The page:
Considered on Briefs: February 18, 2014.
APPEAL FROM THE CIRCUIT COURT OF THE FOURTH JUDICIAL CIRCUIT LAWRENCE COUNTY, SOUTH DAKOTA. THE HONORABLE WARREN G. JOHNSON, Judge.
Affirmed in Part, Reversed in Part and Remanded.
MARTY J. JACKLEY, Attorney General, PAUL S. SWEDLUND, Assistant Attorney General, Pierre, South Dakota, Attorneys for plaintiff and appellee.
MATTHEW J. KINNEY, Spearfish, South Dakota, Attorney for defendant and appellant.
ZINTER, Justice. KONENKAMP and WILBUR, Justices, concur. GILBERTSON, Chief Justice, and SEVERSON, Justice, dissent.
[¶1] In 2012, Wayne Bilben was charged with driving under the influence of alcohol. A part II information alleged that he had three prior DUI convictions within the last ten years (in 2003, 2004, and 2007). Bilben moved to strike the prior convictions. He claimed that he pleaded guilty to the prior DUI charges without adequate Boykin advisements, rendering the prior convictions invalid. The circuit court denied his motion. On appeal, Bilben withdraws his challenge to his 2004 conviction, but continues to challenge the validity of his 2003 and 2007 convictions. We affirm in part, reverse in part, and remand for resentencing.
Facts and Procedural History
[¶2] In 2003, Bilben was charged with DUI. At a change-of-plea hearing, the court simultaneously advised all defendants present of their rights, including their Boykin rights: their right to a jury trial, their right to confront their accusers, and their privilege against compulsory self-incrimination. See Boykin v. Alabama, 395 U.S. 238, 89 S.Ct. 1709, 23 L.Ed.2d 274 (1969). The court then advised that a guilty plea would " give up [their] right to a jury trial and all rights that accompany a jury trial." The court also canvassed Bilben individually to ensure that he understood those rights.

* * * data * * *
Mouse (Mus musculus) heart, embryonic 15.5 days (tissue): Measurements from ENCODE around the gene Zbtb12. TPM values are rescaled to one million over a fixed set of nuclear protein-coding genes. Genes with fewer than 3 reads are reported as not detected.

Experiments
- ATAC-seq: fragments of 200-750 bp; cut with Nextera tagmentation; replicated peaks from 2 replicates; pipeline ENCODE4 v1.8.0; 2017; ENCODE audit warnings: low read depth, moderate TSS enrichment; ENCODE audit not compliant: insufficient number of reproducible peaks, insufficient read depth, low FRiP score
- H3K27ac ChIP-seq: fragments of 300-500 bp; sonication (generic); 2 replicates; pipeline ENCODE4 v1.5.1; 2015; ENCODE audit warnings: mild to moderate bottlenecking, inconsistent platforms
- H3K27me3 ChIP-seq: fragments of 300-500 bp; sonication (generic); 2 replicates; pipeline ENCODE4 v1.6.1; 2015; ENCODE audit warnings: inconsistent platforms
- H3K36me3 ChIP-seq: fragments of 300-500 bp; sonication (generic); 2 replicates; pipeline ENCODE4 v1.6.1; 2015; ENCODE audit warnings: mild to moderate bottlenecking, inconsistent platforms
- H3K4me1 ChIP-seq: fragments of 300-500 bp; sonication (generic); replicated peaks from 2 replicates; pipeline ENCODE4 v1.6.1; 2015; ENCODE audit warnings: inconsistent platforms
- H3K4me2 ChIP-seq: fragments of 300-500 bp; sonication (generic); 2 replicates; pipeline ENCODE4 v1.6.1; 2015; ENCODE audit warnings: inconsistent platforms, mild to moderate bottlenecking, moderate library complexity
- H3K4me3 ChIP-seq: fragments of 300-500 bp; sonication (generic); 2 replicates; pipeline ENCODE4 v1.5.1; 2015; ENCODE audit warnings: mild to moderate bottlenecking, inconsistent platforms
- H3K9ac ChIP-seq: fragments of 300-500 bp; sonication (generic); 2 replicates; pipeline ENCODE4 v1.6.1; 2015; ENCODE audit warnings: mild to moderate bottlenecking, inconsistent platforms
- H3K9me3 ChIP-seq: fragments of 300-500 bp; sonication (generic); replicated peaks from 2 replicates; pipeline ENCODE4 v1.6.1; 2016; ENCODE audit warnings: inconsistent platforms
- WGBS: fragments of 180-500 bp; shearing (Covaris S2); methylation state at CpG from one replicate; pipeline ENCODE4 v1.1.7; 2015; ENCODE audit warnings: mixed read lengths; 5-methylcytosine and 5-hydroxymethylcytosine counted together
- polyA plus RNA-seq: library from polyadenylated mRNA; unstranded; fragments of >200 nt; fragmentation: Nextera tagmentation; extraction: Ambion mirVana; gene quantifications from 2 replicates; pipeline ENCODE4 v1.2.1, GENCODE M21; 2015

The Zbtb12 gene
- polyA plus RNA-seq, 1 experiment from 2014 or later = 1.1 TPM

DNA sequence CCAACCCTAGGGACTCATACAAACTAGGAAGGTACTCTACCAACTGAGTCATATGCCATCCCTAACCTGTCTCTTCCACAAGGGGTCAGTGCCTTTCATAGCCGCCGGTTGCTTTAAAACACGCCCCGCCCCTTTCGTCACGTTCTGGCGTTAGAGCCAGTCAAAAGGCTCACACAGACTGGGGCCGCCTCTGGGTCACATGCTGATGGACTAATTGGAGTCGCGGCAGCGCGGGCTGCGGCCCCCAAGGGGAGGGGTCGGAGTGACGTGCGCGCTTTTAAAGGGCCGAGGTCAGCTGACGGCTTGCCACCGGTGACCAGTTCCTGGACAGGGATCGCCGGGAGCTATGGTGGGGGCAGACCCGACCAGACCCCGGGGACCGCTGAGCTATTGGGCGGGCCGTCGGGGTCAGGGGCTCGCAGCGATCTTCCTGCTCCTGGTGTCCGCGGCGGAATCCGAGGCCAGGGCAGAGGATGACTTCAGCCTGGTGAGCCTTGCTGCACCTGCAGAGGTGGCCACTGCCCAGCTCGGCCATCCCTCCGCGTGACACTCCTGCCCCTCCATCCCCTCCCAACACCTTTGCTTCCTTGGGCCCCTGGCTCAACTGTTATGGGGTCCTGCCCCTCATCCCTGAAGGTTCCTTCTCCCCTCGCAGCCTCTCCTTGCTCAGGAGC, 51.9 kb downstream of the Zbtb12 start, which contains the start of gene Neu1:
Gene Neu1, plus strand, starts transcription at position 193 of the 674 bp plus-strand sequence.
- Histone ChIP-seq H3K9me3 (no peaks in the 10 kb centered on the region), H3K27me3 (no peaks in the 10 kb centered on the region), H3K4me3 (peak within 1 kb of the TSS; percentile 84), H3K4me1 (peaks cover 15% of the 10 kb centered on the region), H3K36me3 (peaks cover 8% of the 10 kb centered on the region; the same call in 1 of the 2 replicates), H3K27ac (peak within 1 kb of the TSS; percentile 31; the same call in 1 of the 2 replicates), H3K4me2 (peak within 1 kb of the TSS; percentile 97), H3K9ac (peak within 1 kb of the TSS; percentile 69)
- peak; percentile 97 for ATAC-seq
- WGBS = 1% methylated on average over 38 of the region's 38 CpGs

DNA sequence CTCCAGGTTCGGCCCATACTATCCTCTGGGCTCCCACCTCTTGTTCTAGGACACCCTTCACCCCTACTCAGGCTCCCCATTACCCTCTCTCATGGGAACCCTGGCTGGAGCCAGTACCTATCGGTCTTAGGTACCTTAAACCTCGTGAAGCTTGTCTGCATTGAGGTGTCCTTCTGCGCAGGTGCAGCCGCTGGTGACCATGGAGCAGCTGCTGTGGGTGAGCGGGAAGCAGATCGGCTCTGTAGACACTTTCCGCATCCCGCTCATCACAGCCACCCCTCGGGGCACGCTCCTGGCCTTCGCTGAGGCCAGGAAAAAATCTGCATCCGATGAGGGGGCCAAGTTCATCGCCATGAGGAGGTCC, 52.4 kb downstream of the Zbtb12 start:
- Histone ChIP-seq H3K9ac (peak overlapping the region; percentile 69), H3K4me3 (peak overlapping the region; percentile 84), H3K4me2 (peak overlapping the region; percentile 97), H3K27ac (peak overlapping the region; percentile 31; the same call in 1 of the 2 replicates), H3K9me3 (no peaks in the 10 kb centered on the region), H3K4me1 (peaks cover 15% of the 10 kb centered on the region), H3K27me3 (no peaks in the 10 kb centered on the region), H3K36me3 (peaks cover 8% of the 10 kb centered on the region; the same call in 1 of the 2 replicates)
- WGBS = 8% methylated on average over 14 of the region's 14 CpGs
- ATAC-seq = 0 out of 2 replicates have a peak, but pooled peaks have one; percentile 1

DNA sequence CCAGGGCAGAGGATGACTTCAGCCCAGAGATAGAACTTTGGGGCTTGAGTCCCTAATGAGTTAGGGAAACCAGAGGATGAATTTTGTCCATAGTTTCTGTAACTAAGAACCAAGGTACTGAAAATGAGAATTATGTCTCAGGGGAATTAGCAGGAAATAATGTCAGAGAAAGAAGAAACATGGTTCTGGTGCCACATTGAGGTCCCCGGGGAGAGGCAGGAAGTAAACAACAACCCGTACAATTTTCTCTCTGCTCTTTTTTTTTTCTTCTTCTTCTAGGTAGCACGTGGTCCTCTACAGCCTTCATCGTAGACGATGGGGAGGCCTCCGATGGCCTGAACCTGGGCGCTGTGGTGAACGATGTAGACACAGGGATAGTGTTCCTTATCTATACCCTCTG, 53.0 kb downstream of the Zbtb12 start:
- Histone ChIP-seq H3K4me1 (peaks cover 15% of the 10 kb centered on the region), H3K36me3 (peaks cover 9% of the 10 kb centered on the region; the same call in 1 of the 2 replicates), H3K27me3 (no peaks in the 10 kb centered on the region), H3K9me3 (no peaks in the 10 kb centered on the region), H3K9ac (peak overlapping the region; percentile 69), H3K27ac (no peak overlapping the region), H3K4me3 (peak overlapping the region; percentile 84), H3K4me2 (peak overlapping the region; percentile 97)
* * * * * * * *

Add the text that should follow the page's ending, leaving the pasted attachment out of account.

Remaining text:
Court: All right. [Defense Counsel], have you discussed with your client his statutory and constitutional rights and maximum penalties?
Defense Counsel: I have, your Honor. And I understand he was present today, and he heard them before. And I believe he understands them; is that correct?
Court: Mr. Bilben, you understand your rights?
Court: You've been in court at least on two occasions when your rights have been given to you.
Court: Do you understand your rights?
Bilben: Yes, sir.
Court: Okay. Have there been any threats or promises made to you, other than this plea agreement that's been discussed in court, to get you to enter a plea of guilty to this charge.
Bilben: No, sir.
Bilben then pleaded guilty to the 2003 DUI charge.
[¶3] In 2006, Bilben was charged with another DUI. At his plea hearing, he was advised by that court of his rights, including his Boykin rights. However, Bilben was not advised that a guilty plea would waive his Boykin rights. He ...